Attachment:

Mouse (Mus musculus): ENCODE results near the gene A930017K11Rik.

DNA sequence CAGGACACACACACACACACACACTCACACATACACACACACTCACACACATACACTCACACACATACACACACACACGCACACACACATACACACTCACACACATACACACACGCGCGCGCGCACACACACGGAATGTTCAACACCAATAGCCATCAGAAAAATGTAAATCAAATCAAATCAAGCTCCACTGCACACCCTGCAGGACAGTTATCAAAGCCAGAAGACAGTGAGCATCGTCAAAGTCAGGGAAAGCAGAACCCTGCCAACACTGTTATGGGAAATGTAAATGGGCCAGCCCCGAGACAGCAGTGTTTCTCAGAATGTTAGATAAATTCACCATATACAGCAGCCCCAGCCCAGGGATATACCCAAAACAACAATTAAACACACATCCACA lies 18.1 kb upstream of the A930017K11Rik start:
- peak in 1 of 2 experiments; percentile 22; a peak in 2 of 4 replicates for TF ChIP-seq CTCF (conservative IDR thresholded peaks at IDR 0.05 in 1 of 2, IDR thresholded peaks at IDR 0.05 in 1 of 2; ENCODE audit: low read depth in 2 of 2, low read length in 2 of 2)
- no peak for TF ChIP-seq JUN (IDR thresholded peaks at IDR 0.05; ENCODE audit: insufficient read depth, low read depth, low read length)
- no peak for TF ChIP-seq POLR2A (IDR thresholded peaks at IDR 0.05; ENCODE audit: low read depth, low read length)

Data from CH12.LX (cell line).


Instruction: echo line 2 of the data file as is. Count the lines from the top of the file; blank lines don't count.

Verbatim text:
DNA sequence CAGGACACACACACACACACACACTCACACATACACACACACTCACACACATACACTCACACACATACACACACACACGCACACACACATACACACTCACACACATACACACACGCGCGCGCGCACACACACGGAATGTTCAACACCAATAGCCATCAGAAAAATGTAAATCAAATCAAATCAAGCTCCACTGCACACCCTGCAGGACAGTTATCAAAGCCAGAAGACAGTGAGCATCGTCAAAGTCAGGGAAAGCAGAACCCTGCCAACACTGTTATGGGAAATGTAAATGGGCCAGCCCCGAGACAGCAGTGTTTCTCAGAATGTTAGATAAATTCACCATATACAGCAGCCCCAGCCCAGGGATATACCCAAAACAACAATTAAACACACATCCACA lies 18.1 kb upstream of the A930017K11Rik start: